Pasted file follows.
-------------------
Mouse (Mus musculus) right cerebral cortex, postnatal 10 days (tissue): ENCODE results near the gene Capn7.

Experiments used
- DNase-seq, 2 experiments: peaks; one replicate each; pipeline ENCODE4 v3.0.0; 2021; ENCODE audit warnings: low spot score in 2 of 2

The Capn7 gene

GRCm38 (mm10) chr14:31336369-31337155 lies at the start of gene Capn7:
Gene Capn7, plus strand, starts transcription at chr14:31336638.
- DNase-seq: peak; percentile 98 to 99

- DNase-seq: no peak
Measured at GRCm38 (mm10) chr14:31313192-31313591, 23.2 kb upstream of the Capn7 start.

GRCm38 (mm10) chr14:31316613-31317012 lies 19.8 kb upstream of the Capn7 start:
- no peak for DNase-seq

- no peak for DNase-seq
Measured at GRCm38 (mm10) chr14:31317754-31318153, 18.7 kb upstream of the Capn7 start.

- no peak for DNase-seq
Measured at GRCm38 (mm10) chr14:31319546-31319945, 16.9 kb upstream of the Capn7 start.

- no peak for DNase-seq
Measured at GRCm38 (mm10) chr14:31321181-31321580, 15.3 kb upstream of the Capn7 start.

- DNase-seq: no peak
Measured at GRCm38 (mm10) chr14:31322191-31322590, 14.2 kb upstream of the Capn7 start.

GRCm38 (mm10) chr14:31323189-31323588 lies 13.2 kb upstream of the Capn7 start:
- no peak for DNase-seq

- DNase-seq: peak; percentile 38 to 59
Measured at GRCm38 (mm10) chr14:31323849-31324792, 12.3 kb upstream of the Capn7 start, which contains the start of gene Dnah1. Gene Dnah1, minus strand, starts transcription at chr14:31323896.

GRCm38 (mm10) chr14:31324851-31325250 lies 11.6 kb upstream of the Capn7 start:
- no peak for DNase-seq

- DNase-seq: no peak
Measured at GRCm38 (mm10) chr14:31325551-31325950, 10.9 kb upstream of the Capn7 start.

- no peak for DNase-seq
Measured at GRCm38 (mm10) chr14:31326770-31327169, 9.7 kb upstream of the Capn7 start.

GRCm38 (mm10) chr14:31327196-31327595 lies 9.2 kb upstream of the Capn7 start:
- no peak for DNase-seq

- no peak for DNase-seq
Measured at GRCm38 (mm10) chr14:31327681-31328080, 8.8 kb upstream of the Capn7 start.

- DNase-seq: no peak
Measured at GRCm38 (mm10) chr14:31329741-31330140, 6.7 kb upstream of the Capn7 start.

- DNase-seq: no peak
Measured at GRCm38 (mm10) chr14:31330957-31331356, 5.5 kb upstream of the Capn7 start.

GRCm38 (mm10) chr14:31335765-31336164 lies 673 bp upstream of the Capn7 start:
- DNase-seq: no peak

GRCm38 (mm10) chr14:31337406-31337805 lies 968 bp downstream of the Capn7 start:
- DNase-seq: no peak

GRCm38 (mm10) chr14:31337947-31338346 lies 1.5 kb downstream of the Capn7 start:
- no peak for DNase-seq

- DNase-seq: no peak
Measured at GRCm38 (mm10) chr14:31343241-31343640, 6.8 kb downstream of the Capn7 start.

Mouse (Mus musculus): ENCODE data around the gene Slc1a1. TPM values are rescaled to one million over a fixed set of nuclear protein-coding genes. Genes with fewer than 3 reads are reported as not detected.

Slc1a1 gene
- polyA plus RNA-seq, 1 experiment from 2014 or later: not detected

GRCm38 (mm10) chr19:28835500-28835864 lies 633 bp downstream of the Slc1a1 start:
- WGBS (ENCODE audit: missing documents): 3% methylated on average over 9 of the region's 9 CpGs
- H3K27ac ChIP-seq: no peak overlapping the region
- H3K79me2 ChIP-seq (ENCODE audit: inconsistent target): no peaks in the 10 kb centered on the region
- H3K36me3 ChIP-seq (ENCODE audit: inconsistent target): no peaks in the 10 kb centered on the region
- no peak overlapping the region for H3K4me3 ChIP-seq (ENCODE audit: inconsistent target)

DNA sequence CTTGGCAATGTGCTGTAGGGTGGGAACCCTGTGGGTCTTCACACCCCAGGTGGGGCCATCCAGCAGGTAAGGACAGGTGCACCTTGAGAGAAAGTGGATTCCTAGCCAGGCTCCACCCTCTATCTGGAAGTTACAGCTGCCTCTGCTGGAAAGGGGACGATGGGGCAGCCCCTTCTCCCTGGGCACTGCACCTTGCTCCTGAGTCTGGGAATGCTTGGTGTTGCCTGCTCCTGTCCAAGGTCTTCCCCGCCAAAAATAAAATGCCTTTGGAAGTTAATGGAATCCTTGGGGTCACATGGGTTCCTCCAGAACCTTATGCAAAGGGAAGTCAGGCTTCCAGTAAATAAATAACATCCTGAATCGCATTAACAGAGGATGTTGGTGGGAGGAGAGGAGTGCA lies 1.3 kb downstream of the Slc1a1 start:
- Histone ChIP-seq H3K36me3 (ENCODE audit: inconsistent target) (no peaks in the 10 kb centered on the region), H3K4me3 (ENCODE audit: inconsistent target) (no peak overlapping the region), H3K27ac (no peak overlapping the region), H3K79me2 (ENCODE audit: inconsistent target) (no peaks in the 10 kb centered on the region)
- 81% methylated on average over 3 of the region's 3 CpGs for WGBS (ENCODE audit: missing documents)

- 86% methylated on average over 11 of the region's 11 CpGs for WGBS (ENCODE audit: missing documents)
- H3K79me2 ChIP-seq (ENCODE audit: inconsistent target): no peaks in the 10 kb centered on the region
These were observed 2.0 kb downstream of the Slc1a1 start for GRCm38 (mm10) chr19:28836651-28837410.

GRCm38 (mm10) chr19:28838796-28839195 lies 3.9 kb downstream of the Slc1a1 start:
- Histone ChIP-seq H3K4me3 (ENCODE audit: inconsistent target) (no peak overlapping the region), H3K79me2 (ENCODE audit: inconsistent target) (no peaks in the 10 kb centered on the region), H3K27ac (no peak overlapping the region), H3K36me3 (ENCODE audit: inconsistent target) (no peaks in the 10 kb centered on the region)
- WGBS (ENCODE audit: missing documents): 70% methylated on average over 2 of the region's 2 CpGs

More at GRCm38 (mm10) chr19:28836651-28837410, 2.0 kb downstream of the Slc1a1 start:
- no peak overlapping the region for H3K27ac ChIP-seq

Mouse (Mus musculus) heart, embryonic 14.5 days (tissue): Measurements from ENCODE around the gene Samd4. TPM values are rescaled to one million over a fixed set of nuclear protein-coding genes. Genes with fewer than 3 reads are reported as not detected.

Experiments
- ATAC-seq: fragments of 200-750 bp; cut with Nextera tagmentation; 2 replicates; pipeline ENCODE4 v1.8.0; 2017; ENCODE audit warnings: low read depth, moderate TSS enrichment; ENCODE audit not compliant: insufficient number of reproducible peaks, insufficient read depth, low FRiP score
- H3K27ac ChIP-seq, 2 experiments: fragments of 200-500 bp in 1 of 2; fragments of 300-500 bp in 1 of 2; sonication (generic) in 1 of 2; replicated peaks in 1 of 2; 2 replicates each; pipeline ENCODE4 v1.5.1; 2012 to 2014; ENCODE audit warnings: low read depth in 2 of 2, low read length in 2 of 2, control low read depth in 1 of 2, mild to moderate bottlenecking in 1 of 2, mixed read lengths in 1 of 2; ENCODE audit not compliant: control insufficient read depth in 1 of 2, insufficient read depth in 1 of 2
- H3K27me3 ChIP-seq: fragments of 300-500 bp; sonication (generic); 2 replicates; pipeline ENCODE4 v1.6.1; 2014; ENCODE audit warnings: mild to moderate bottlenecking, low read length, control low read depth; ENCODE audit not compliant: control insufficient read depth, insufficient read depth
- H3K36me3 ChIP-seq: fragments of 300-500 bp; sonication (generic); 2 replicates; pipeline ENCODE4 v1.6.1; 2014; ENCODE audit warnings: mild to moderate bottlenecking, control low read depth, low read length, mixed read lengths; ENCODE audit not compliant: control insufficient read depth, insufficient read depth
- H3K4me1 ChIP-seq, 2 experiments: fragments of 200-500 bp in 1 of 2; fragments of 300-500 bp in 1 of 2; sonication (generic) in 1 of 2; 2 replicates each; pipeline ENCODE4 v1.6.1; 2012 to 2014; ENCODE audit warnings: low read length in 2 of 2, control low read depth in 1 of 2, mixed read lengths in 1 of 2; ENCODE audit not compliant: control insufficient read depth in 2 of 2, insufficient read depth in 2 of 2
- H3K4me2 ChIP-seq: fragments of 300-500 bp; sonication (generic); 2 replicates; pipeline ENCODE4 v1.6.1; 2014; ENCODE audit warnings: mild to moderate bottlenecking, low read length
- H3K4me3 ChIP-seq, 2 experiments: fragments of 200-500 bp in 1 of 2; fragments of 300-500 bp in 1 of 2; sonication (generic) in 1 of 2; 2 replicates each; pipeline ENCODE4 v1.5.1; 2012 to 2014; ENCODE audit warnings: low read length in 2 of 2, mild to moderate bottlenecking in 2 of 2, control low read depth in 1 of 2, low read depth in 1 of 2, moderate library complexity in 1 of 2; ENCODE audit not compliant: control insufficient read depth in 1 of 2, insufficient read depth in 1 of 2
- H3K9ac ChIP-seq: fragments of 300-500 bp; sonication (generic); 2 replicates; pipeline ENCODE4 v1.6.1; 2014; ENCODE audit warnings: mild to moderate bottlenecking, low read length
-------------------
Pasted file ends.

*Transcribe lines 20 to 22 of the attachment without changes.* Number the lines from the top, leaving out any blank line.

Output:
GRCm38 (mm10) chr14:31323189-31323588 lies 13.2 kb upstream of the Capn7 start:
- no peak for DNase-seq

- DNase-seq: peak; percentile 38 to 59